Rattana’s voice went from soft to loud, and her eyes were tearing but she kept speaking, increasingly oblivious to the people around her—myself and two other girls she lives with at Transitions Global—and I was beginning to understand why it was so hard for her to speak gently to others or touch the kids with kindness when giving adjustments. She talked with increasing rapidity as if to get it all out; she talked of gang rape, when two young men hired her for the night and then took her to a cemetery where eight of their friends were waiting. I understood where the cigarette burns on her thighs came from. She said the police raided the brothel when she was sixteen years old and they threw her in jail with criminals and they beat her for being a broken girl and then she was picked out by an NGO and sent to live with other girls who reminded her of herself: miserable, angry and used up. She leaned her head on her arms; the other girls in the room with comparable stories had blank faces, one clutched at her temples and said she had a headache. Then Rattana looked up and said she had a new life now, it was like one book was closed and a new one was open and everything was changed. She had a new family at Transitions, she had a job, she had respect, she was a new person now.
I spent the rest of the week in a daze of information delivered to me first-hand from a kid I know and love. I handled it like they do: I tried to put it away, there was nothing else to do about the images I now had in my head, and they interfered with the work that I had to do, and I could not afford to let my own confusion and weakness show to these young people who trusted me to lead them somewhere safe. I made it through the week and on my day off I laid out my yoga mat at home, and stretched and cried.
While I was on the mat, the chainsaws across the street started up again; they had been silent all week. They had pruned all the lesser trees back to their trunks and that morning they started on the biggest one with the squirrels and helicopter pods that would fly in through my writing room window. I had been telling myself that they would not be cutting that one; surely the beauty of that particular tree was too much even for them to miss; surely someone would take note at some point of the value of life in this city of poverty , barbed wire, rust and wretchedness. The bandana-faced men went up in machines and spent the greater part of the day sawing off branches thicker than my body and letting them crash to the earth. There were no birds anymore, the sky looked naked and raw, and every time they put their saws into wood I heard the screech and groan that is the negation of life, the destruction of innocence that comes not from hatred but from blindness. Every branch they cut was to my ringing ears the sound of boys in this country raping my girls, unable to see life in the bodies they push down, unable to see the beauty in their faces. Humanity without sensitivity to beauty, beings without the ability to cherish life, are machines; cold, growling, insensible power tools that let colour and life crash to the ground.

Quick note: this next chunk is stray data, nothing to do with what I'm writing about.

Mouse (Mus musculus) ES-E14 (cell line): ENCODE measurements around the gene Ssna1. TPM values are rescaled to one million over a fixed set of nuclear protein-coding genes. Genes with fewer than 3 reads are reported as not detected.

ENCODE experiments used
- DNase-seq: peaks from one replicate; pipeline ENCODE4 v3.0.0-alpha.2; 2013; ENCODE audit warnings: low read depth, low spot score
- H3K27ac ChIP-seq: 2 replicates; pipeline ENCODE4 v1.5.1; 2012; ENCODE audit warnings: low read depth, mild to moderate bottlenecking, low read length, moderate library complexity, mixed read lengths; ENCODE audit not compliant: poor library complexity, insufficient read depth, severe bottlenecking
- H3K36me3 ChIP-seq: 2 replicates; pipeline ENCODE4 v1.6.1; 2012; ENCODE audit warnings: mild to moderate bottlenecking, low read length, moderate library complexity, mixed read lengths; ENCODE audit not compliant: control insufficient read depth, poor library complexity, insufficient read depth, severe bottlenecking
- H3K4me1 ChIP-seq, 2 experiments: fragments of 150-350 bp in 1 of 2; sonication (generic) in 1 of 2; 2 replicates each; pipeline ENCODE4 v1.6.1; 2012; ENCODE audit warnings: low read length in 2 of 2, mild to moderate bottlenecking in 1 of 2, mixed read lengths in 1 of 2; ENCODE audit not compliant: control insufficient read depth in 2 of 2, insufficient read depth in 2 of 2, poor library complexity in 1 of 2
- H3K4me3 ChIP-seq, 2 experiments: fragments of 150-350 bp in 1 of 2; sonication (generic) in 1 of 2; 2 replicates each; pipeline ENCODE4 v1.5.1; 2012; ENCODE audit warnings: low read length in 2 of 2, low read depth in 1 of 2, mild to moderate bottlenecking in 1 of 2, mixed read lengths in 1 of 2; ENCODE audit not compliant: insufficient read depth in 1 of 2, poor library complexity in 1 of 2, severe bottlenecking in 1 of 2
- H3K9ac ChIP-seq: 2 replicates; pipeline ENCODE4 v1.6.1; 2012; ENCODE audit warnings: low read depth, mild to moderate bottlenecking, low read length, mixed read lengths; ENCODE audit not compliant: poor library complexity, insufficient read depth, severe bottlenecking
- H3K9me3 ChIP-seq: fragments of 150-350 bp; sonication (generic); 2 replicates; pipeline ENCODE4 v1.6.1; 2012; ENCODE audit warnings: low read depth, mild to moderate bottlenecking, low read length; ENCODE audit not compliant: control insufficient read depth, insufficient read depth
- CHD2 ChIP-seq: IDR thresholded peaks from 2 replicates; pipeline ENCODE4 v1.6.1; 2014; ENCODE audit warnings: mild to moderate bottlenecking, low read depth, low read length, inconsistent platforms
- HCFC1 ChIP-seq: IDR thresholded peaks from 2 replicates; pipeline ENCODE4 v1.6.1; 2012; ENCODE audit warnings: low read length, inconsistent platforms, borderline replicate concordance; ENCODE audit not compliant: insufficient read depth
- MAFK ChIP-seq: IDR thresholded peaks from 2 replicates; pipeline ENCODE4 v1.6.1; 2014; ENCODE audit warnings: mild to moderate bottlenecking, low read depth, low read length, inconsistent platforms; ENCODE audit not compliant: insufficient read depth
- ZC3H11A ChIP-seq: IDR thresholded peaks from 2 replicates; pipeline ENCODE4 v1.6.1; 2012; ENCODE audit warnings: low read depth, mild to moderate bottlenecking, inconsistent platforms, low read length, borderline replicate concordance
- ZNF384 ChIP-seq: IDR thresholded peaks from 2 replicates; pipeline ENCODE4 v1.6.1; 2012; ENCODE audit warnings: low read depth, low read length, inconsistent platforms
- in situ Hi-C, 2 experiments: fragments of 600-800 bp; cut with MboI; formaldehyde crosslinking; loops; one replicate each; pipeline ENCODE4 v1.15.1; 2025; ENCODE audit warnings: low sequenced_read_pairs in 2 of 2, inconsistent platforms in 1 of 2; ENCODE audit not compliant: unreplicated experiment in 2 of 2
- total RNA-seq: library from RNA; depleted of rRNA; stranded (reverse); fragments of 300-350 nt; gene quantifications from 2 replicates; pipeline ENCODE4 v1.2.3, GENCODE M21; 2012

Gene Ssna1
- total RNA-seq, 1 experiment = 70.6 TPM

My girlfriend came over to my house that day and held my hand. I told her what I heard outside my window, behind the curtains pulled across in futile attempt to stop the growing exposure of empty sky. She held my hand and I cried. She didn’t say anything to try and make me feel better, because there is no feeling better when you see human beings erasing life from this planet, draining it out of nature and from other human beings. She held my hand and she sat with me and she shared with me her love. And that is all I can do for my girls, too; I cannot heal them, I cannot cleanse their minds and bodies of the knowledge they have incurred by being born girls into a poor society. I can hold their hands, though, and share with them my love, and I can believe that like the trees outside my window, these girls will grow their leaves back and over time, a long time, a lifetime, they will grow new branches and they will fill the sky.